February 2, 2012

What is Killing People With Hepatitis C Virus Infection?

From Seminars in Liver Disease

JasonGrebely, B.Sc., Ph.D.; Gregory J.Dore, M.B.B.S., Ph.D., F.R.A.C.P., M.P.H.

Posted: 02/01/2012; Semin Liver Dis. 2011;31(4):331-339. © 2011 Thieme Medical Publishers

Abstract and Introduction

The burden of hepatitis C virus (HCV)-related morbidity and mortality continues to rise. Progression to advanced liver disease among HCV-infected individuals generally requires decades, but we are entering an era where those infected with HCV in the 1970s and 1980s are at significant risk of mortality. Liver disease has overtaken drug-related harm as the major cause of mortality in HCV-infected individuals in many settings. Direct-acting antiviral therapies have provided renewed optimism, but HCV treatment uptake will need to increase markedly to reduce liver disease mortality. This review provides updated information on the natural history of HCV, disease-specific causes of mortality among people with HCV, estimates and projections of HCV-related disease burden and mortality and individual and population-level strategies to reduce mortality. The considerable variability in mortality rates within subpopulations of people with HCV will be outlined, such as in people who inject drugs and those with HIV co-infection.


The next decade will be a crucial period in the public health response to hepatitis C virus (HCV) infection. The rapid development of direct-acting antiviral (DAA) therapy for chronic HCV infection has brought considerable optimism to the HCV sector,[1] with the realistic hope that therapeutic intervention will soon be more effective and offer shorter treatment duration. The initial phase of combination pegylated interferon (PEG-IFN), ribavirin, and one or more DAA agents will be associated with increased toxicity and complexity of therapeutic management,[1] but over the course of this decade, strategies including interferon-free regimens with enhanced tolerability, dosing schedules, and simplified monitoring protocols should emerge.

These therapeutic advances are urgently required, as a high HCV incidence 20 to 30 years ago is now reflected in a growing burden of advanced HCV-related liver disease.[2–8] Without effective therapeutic intervention, the projected liver disease burden will continue to rise in many countries,[9–14] for at least the next one to two decades, and beyond in those settings that have experienced ongoing high-level HCV transmission.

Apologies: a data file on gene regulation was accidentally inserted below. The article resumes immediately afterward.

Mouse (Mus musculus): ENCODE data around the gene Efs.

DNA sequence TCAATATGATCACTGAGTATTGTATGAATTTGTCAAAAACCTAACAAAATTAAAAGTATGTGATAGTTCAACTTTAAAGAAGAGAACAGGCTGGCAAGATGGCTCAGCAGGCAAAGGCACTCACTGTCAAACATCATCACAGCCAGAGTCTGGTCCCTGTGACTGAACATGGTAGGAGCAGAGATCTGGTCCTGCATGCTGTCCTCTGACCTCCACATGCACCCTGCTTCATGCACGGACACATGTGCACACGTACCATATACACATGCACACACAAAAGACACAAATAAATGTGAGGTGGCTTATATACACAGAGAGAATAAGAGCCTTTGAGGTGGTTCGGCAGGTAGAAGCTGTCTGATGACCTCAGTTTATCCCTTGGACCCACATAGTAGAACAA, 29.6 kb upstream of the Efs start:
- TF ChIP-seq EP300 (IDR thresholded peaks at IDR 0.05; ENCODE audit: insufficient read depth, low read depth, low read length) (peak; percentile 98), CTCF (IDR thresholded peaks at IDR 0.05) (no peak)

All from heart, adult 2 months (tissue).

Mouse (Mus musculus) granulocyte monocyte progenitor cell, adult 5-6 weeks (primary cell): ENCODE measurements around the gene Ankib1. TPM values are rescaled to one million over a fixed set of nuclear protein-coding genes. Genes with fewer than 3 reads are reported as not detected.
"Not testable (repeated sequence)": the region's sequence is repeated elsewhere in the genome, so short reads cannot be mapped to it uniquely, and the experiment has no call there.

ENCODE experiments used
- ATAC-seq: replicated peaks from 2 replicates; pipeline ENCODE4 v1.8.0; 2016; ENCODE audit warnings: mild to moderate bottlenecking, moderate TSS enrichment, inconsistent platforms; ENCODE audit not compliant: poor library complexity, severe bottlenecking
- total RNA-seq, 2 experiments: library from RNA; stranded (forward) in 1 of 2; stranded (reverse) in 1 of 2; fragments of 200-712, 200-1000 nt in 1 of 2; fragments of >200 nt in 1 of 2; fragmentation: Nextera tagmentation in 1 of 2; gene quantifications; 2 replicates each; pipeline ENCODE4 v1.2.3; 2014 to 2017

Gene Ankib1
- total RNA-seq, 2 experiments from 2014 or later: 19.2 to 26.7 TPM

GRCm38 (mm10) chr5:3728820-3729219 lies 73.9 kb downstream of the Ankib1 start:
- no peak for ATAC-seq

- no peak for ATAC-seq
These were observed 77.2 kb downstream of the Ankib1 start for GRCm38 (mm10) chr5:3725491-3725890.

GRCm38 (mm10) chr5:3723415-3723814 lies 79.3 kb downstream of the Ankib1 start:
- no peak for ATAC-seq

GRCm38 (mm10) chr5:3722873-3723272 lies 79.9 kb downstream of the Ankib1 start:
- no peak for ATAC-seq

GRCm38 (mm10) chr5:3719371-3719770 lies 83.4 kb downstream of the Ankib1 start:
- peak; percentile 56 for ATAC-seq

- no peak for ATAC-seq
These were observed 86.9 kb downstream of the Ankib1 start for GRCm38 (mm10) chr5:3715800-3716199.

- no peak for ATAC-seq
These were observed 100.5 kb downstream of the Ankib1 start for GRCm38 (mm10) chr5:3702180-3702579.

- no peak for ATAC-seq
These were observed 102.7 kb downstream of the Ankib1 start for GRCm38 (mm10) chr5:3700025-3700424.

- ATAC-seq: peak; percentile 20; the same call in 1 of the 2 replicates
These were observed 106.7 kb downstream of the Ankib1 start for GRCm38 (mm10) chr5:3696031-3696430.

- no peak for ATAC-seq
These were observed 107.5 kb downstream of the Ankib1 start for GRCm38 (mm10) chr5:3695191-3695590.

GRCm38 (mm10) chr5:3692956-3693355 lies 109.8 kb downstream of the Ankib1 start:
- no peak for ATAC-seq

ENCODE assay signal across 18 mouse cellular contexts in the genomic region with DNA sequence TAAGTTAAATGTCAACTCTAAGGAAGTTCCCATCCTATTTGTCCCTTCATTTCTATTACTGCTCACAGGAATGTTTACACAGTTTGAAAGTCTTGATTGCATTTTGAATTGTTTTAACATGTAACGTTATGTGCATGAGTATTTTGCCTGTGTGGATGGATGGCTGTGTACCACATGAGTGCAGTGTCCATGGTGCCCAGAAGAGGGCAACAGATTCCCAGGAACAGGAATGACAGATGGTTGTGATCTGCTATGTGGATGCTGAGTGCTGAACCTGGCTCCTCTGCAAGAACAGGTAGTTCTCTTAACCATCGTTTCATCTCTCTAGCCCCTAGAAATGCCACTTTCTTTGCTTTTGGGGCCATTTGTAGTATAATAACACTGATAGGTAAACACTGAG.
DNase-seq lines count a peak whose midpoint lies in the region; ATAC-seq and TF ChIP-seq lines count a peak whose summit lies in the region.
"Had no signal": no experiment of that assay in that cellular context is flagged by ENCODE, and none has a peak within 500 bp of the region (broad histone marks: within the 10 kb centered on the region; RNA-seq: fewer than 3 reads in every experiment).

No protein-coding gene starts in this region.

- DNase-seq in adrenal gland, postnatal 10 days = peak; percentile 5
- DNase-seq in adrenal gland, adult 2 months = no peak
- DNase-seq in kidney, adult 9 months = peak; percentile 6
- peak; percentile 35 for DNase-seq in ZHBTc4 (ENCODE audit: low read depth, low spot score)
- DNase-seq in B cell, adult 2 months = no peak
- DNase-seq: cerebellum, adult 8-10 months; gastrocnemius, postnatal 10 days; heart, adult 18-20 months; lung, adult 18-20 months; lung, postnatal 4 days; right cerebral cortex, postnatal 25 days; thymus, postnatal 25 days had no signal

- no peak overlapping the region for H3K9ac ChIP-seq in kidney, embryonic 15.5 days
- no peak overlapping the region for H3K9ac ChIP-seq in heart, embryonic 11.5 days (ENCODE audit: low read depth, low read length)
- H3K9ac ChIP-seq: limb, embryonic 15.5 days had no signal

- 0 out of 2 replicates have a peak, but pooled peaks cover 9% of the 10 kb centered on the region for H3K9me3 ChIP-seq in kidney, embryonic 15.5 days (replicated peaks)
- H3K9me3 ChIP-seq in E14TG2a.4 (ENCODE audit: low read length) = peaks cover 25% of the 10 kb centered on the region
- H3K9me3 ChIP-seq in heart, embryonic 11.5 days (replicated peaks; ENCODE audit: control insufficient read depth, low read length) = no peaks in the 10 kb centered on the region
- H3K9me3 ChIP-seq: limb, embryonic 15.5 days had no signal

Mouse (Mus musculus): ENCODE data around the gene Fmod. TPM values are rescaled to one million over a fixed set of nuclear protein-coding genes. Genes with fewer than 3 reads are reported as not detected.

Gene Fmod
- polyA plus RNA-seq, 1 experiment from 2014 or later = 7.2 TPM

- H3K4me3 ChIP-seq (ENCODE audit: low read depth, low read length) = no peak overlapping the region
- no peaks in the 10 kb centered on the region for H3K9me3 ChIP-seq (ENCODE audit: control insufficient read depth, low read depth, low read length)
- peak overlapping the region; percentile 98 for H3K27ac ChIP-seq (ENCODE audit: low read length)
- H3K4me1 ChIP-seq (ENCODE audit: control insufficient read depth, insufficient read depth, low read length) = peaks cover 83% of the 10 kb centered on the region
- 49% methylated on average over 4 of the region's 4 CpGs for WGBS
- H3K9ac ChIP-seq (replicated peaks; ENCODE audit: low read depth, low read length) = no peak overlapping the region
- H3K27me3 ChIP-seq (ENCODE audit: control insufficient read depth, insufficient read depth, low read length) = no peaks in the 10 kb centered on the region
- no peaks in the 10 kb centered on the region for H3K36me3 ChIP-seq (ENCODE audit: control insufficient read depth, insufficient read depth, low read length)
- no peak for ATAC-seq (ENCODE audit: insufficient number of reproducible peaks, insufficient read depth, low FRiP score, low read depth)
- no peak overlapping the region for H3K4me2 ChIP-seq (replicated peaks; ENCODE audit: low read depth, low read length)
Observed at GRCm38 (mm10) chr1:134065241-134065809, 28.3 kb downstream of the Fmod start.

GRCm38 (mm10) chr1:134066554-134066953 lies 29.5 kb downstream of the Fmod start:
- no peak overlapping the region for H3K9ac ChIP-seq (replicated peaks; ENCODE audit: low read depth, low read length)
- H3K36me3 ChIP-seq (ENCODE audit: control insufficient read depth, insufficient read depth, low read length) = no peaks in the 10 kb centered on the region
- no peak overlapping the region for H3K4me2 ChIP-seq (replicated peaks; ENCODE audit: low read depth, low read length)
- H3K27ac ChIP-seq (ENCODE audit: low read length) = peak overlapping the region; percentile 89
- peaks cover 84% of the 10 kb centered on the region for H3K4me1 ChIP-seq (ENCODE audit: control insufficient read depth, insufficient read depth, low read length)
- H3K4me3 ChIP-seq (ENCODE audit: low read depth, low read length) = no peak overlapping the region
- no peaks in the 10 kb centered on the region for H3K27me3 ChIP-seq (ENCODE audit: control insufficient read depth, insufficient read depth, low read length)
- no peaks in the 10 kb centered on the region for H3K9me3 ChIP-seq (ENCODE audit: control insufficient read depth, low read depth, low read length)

Despite the prospect of greatly improved therapies, the challenges ahead for HCV infection are considerable. HCV treatment uptake is very low in many countries[12,15,16] and within marginalized subpopulations in countries with higher treatment uptake.[16–20] The explanations for low uptake are multifactorial[21] and not the focus of this review, but interferon-related toxicity, lack of HCV treatment infrastructure, suboptimal government subsidization programs and medical insurance coverage, as well as competing patient health and social priorities are likely to remain as contributing factors in the near future.

An improved understanding of morbidity and mortality among people with HCV infection will guide clinical management and therapy decision-making, both at the individual patient and population strategic levels. This review will provide updated information on the natural history of HCV infection, disease-specific causes of mortality among people with HCV infection, estimates and projections of HCV-related disease burden and mortality, the potential impact of HCV treatment on disease burden, and individual and population-level strategies to reduce mortality. The considerable variability in mortality rates within subpopulations of people with HCV will be outlined, and a particular focus given to the issue of competing mortality risk among people who inject drugs and those with human immunodeficiency virus (HIV) co-infection.

Natural History of Chronic HCV Infection

An estimated 75% of people who acquire HCV infection progress to development of persistent of chronic HCV infection,[22] with associated risk of progressive liver disease, cirrhosis, liver failure, or hepatocellular carcinoma.[23] The remaining 25% of people achieve spontaneous HCV clearance;[22] however, these individuals may be reinfected in the setting of ongoing HCV exposure. Although many of those with reinfection undergo subsequent spontaneous viral clearance, others develop persistent infection.[24–30]

As reviewed elsewhere,[31] the risk of HCV-related liver disease morbidity and mortality depends on several factors: (1) the duration of HCV infection;[32–34] (2) the presence of cofactors for development of liver fibrosis (such as male gender,[35–37] ethnicity,[38,39] older age at infection,[37,40–42] heavy alcohol intake,[43–45] HIV[46–49] or chronic hepatitis B virus (HBV) co-infection,[50,51] diabetes,[52,53] obesity,[54,55] and hepatic steatosis[56,57]); (3) access to HCV therapy and a favorable treatment response;[58] and (4) competing mortality risk (such as HIV[7,49] and illicit drug-related overdose[2,6,7,8,49]). The generally slowly progressive nature of chronic HCV, with limited advanced liver disease in the initial 10 to 15 years of infection (even in those individuals with cofactors for fibrosis development), means that duration of HCV infection and its surrogate, age, are key determinants of mortality risk.[31] Thus, a 50-year-old individual with 30 years chronic HCV is likely to have a higher HCV-related mortality risk, even in the absence of liver disease cofactors, than a 30-year-old individual with 5 to 10 years infection and several cofactors. However, the 50-year-old individual with 30 years infection, with heavy alcohol intake, obesity, and regular cannabis smoking (recently shown to be a liver fibrosis cofactor[59]) will be at particularly high risk.